LITTLE NHL HOCKEY TOURNAMENT RETURNS TO GREATER SUDBURY
Thursday, Oct 24, 2002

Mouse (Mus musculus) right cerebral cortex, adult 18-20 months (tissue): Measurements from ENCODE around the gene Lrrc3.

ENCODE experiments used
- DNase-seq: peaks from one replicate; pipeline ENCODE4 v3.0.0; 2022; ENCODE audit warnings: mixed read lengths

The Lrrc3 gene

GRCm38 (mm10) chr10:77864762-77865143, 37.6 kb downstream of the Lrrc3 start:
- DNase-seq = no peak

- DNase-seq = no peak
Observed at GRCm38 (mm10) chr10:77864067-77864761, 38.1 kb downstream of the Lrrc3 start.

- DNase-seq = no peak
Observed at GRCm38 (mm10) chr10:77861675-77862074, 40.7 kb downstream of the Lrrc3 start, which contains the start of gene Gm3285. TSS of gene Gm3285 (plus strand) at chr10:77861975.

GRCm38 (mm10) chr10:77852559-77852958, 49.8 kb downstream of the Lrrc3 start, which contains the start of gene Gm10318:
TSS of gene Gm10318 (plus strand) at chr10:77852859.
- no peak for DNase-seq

There were smiles all around as representatives of the City of Greater Sudbury, Sagamok Anishnawbek First Nation and the Little NHL executive announced the return of the Little NHL Hockey Tournament to the City of Greater Sudbury, March 9 to 12, 2003. Up to 118 teams from across Ontario are expected to attend the four-day tournament, attracting close to 5,000 players and spectators and an estimated economic spin-off of $5 million. “We are delighted to welcome the Little NHL Hockey Tournament back to the City of Greater Sudbury,” said Mayor Jim Gordon. “This is a hockey tournament that embodies the true spirit of the sport, celebrating not just the skill and competition of the game but respect for self and others. We look forward to welcoming the players, the coaches and the families with true Northern hospitality. We look forward to the economic rewards this tournament will bring to local businesses. And most of all, we look forward to exciting, competitive minor hockey.” The Little NHL, an acronym for Native Hockey League, is the longest running hockey tournament of its kind in Ontario. The first inter-reserve hockey tournament was held in 1971 in Little Current and was hosted by the Whitefish River, Sucker Creek and West Bay First Nations. The Little Native Hockey League began with a modest 17 teams, has grown to 118 teams and continues to expand. The tournament host for 2003 is the Sagamok Anishnawbek. “We are proud to host this important tournament,” said Harvey Trudeau, Sagamok Band Councillor. “We are looking forward to welcoming teams from as far away as Fort Albany and Cornwall.” “It has become a great family tradition to travel to different locations and watch the exciting competition, for the children to play before parents, family and friends,” said George Francis, President of the Little NHL Executive. “When the Little NHL Hockey Tournament started thirty years ago, it was a chance for native children to play good hockey. Today, this special tournament also teaches citizenship, respect, education and sportsmanship. It is the only one of its kind and we’re proud of it.” As the tournament grew, the Little NHL moved to Sudbury where it stayed from 1996 to 2001. In 2002, the Little NHL Hockey Tournament was held in Thunder Bay. The location of the tournament is now determined by a bidding process. The successful bidder for 2003 was the City of Greater Sudbury. “The Little NHL Hockey Tournament is large enough and profitable enough to warrant a healthy competition between Ontario communities,” said Rob Skelly, Greater Sudbury Manager of Tourism, Programs and Partnerships. “We offered tournament organizers a complete package, including ice time, accommodations and assistance with the cost of hosting the tournament, to entice them back to Greater Sudbury. The financial rewards are worth it.” Skelly says it’s anticipated the Little NHL Hockey Tournament will require 7,500 hotel room nights in the Greater Sudbury area. Restaurants, service providers and entertainment facilities are also anticipating a steep rise in business this March. - 30 - For more information, please contact: Rob Skelly, Manager of Tourism, Programs and Partnerships, City of Greater Sudbury, 671-2489, ext. 4668.